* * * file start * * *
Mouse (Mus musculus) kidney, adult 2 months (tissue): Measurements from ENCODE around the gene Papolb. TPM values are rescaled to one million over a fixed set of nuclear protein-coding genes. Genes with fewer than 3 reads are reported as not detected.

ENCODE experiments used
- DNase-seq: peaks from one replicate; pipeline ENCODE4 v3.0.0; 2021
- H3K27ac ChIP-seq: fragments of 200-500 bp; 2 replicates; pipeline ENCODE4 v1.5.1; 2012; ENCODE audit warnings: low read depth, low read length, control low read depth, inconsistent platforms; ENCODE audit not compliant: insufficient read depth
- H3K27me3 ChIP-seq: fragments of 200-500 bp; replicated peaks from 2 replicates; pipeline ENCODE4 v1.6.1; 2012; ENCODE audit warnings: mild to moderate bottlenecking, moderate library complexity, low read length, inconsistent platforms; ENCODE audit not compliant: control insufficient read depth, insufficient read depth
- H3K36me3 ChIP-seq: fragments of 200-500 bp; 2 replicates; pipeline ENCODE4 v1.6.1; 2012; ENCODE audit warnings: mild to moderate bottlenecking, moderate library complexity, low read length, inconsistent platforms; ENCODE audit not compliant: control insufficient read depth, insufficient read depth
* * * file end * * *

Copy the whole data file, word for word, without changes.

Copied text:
Mouse (Mus musculus) kidney, adult 2 months (tissue): Measurements from ENCODE around the gene Papolb. TPM values are rescaled to one million over a fixed set of nuclear protein-coding genes. Genes with fewer than 3 reads are reported as not detected.

ENCODE experiments used
- DNase-seq: peaks from one replicate; pipeline ENCODE4 v3.0.0; 2021
- H3K27ac ChIP-seq: fragments of 200-500 bp; 2 replicates; pipeline ENCODE4 v1.5.1; 2012; ENCODE audit warnings: low read depth, low read length, control low read depth, inconsistent platforms; ENCODE audit not compliant: insufficient read depth
- H3K27me3 ChIP-seq: fragments of 200-500 bp; replicated peaks from 2 replicates; pipeline ENCODE4 v1.6.1; 2012; ENCODE audit warnings: mild to moderate bottlenecking, moderate library complexity, low read length, inconsistent platforms; ENCODE audit not compliant: control insufficient read depth, insufficient read depth
- H3K36me3 ChIP-seq: fragments of 200-500 bp; 2 replicates; pipeline ENCODE4 v1.6.1; 2012; ENCODE audit warnings: mild to moderate bottlenecking, moderate library complexity, low read length, inconsistent platforms; ENCODE audit not compliant: control insufficient read depth, insufficient read depth